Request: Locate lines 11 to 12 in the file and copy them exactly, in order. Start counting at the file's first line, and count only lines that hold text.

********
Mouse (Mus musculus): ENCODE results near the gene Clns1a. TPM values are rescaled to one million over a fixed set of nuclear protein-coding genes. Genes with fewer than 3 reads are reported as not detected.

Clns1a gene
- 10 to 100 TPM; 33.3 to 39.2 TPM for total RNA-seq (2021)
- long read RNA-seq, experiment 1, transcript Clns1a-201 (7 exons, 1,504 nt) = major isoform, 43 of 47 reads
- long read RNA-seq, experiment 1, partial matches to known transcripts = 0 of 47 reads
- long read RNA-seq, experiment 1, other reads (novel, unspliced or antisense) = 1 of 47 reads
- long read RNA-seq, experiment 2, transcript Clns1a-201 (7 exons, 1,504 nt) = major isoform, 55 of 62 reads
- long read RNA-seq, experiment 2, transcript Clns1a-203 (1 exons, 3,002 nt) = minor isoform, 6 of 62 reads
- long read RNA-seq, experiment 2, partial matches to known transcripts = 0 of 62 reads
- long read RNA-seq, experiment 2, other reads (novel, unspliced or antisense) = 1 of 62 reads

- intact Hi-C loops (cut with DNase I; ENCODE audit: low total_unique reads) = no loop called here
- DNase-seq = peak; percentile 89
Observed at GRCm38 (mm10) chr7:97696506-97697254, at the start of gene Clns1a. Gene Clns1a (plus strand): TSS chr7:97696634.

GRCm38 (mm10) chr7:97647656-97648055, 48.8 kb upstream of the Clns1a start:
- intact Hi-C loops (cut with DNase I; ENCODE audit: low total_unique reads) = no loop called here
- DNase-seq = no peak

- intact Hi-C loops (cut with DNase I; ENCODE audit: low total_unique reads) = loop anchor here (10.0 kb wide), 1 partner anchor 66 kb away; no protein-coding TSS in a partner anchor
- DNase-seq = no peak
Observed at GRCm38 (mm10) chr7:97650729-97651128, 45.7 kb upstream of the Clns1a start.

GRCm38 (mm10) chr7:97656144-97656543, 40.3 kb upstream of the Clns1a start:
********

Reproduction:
- intact Hi-C loops (cut with DNase I; ENCODE audit: low total_unique reads) = no loop called here
- DNase-seq = peak; percentile 89